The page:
AbstractCorruption is a worldwide phenomenon with debilitating effects on any society and its economy. Corrupt practices have led to the breakdown of law and order, insecurity, and failed states. Corruption in Nigeria is endemic, systemic and structural in nature. It occurs in every sector of the economy, and at different levels of society. This phenomenon began in pre-colonial times and has subsisted through different regimes, military and civilian, until the present. Politically exposed persons (PEPs) engage in grand and political corruption, which impacts heavily upon the country. The corollary to this is electoral corruption, through which PEPs hold on to power to enable them access to the commonwealth at the expense of the citizenry. Successive governments have enacted bills such as the Administration of Criminal Justice Act 2015 (ACJA) and established anti-corruption agencies such as the Code of Conduct Bureau 1979 (CCB), Economic and Financial Crime Commission 2003 (EFCC) and Independent and Corrupt Practice Commission 2000 (ICPC), including presidential panels, to fight the menace of corruption in the country. This study evaluates political corruption and the effectiveness of strategies devised by different Nigerian governments to reduce it in the nation.
The thesis is underpinned by four theories of corruption in the state, which were considered relevant for the work. These are the Agent–Principal, Collective–Action, Institutional and Game theories, which were used to explain the phenomenon of corruption in Nigeria. The phenomenological approach was chosen for this work, whereby the qualitative method was adopted to source data. A triangulation method that comprises semi-structured interviews, focus group discussions and documentary evidence (case studies) was used to harvest relevant primary and secondary data. A total of 68 respondents, which consist of professional lawyers, judges and political office holders, participated in the FGDs and interviews held. While the interviews were held in Abuja, the federal capital city of Nigeria, the FGDs took place in four clusters in different parts of the country. Validated interview and FGD guides were used on the respondents. Data gathered were coded thematically and analysed according to research questions asked. Interviews were used to seek perceptions of respondents on causes of corruption and suggestions on strategies that have been used to fight it. Discussants in the FGDs examined the effects of electoral corruption, which is a trajectory to political corruption. Case studies were conducted on government corruption, involvement of politically exposed persons in international bribery scandals, corrupt acts, and forms of electoral corruption from Independence in 1960 to the present time.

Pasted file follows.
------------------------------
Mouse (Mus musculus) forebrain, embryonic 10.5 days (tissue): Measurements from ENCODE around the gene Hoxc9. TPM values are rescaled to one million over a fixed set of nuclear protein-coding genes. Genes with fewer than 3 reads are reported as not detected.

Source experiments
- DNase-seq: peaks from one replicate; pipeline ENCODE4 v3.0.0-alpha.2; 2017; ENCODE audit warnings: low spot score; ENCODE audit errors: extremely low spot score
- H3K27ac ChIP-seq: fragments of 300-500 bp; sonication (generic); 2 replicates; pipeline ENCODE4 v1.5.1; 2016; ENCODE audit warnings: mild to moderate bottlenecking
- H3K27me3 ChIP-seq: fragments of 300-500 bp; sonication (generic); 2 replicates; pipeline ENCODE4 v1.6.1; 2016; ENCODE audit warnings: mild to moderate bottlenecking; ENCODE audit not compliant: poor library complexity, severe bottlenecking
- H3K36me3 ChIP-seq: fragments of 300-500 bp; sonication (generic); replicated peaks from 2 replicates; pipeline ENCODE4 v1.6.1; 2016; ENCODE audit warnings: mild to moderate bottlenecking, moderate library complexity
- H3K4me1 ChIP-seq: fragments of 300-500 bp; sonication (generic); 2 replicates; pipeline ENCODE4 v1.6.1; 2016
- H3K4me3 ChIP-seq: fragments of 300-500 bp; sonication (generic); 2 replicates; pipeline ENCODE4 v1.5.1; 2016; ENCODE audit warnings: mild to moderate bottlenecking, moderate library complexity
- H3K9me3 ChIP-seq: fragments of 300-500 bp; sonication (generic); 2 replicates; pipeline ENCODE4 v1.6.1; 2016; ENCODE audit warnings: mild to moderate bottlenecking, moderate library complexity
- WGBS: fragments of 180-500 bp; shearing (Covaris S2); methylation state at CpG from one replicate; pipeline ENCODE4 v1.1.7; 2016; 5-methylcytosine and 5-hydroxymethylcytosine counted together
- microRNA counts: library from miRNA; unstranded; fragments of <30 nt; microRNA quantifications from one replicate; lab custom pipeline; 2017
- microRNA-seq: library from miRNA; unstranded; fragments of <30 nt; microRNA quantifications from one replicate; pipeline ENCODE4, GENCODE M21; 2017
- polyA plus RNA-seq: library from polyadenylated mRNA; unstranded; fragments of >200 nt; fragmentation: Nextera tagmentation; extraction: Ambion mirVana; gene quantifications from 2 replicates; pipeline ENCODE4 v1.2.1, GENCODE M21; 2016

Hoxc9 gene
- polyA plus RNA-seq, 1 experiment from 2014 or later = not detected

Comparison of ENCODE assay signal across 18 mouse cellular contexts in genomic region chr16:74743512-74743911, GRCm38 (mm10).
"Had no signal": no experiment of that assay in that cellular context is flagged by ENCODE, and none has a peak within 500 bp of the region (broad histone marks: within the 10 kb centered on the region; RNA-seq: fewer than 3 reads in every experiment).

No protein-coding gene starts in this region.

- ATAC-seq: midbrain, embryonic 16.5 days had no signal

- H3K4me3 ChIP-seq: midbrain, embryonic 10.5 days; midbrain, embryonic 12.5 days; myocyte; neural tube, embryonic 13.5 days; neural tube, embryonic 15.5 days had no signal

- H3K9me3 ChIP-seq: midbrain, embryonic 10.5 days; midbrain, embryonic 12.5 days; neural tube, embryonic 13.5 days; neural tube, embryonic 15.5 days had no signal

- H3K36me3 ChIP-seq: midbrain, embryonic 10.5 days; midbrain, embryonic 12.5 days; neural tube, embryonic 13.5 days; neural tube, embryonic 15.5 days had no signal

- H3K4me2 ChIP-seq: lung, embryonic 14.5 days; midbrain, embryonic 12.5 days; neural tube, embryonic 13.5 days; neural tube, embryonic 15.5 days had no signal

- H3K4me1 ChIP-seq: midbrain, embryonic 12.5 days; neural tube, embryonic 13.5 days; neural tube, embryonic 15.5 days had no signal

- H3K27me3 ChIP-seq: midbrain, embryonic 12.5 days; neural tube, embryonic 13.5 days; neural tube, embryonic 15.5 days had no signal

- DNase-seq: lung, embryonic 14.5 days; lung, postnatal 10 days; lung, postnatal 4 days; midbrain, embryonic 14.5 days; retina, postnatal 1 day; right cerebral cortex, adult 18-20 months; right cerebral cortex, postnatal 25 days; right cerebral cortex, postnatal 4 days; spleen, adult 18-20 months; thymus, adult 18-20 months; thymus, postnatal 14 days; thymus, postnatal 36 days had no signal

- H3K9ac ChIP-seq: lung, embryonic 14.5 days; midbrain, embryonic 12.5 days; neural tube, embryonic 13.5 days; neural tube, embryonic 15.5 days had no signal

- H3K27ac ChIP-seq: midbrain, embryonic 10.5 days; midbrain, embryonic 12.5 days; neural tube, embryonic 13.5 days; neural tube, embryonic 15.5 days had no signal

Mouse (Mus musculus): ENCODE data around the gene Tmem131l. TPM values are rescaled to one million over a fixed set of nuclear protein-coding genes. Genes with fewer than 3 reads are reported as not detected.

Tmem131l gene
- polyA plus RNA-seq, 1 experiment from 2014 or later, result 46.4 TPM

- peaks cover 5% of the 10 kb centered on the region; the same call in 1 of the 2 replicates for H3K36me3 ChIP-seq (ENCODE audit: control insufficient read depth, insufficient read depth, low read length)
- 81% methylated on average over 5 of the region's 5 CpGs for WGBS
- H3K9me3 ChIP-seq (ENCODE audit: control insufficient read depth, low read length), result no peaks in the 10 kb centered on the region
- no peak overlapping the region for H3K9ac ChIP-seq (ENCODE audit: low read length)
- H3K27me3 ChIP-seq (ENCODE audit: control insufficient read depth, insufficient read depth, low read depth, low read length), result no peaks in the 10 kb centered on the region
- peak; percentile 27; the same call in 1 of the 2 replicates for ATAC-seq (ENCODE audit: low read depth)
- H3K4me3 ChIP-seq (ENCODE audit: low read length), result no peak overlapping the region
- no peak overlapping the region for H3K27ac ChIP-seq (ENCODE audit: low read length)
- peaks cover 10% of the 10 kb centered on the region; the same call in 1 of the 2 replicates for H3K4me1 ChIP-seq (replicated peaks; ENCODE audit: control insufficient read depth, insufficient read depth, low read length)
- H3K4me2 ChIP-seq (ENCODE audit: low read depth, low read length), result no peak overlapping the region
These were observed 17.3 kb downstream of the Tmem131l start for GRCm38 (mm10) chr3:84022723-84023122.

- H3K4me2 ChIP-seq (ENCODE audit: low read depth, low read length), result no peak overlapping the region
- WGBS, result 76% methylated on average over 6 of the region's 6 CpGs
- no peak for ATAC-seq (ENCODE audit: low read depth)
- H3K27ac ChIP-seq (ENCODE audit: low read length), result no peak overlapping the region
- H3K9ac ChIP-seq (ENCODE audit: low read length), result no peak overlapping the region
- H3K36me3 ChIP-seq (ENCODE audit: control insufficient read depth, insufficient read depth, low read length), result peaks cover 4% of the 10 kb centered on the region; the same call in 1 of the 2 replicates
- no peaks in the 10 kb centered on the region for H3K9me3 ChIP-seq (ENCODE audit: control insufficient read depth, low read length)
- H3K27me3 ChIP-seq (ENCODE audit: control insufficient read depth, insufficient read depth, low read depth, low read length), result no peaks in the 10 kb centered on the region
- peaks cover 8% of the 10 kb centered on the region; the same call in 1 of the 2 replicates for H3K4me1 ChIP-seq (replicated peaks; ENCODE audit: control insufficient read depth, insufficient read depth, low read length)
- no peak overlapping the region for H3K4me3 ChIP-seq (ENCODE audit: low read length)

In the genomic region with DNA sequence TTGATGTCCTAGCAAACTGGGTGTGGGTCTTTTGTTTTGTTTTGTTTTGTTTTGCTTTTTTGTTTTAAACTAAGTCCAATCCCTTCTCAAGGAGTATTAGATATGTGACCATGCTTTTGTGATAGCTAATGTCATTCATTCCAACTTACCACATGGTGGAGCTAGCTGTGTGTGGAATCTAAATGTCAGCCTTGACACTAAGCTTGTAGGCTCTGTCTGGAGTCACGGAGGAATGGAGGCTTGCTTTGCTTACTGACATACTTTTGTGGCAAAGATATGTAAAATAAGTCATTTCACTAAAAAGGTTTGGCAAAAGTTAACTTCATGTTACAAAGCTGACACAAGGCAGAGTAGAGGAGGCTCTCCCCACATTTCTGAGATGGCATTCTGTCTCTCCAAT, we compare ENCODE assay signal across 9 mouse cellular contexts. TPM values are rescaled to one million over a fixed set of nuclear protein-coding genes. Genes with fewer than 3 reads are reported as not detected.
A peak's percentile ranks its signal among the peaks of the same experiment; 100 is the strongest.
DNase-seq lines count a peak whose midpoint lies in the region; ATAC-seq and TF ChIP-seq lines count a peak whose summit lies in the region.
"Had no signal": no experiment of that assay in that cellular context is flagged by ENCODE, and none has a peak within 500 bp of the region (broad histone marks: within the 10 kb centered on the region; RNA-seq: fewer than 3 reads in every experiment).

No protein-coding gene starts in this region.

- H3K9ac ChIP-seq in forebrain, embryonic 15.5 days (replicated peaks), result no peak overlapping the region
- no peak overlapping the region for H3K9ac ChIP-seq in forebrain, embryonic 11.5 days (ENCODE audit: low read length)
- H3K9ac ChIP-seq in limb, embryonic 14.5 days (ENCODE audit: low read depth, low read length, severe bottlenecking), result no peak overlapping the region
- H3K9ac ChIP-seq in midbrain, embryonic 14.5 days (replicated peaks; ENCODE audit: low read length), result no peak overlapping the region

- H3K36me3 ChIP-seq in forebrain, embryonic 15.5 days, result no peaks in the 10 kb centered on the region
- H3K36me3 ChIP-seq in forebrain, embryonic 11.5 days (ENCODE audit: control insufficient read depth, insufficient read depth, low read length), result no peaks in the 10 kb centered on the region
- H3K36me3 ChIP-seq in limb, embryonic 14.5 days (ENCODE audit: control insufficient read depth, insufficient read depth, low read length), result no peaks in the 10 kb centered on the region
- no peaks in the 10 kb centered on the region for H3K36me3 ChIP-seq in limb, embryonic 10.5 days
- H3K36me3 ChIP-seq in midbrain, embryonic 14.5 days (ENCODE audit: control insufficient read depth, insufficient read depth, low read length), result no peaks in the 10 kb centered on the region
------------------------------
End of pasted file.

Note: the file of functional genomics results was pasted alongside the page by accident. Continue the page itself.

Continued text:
Several ideas were adduced to combat political and electoral corruption, which include the use of E-voting technologies, the proper education of members of the electorate, the setting up of electoral tribunals, electing credible candidates with good records, restructuring the electoral processes, sanctions for political offenders, and a reduction of the influence of culture in political processes. Others include the application of the anti-money-laundering compliance regulation and the appointment of compliance officers in ministries, agencies and departments; the imposition of sanctions on corrupt PEPs; and making anti-corruption agencies independent to enable them to execute their duties without undue political influence.
The study concluded that corruption can be wiped out from the country when patriotic leaders are in government, and when political offices are made less attractive. Further autonomy should be granted to anti-corruption agencies to enable them function properly, while stringent punishment should be meted out for corrupt practices. Also, states should institute good criminal justice systems and introduce technological developments that should be used to spot fraudulent acts and other forms of corruption. It was recommended that credible leaders should be appointed to oversee anti-corruption bodies, and sound policies should be enacted to effectively run these anti-corruption agencies. Finally, it is recommended that diplomatic criminal disclosure services be put in place between the country and other countries’ embassies that will stop corrupt PEPs from travelling out of Nigeria to hide the proceeds of crime.
|Date of Award||Sep 2021|
|Supervisor||Alison Jean Wakefield (Supervisor), Barry William Loveday (Supervisor), Geoffrey Peter Smith (Supervisor) & Branislav Hock (Supervisor)|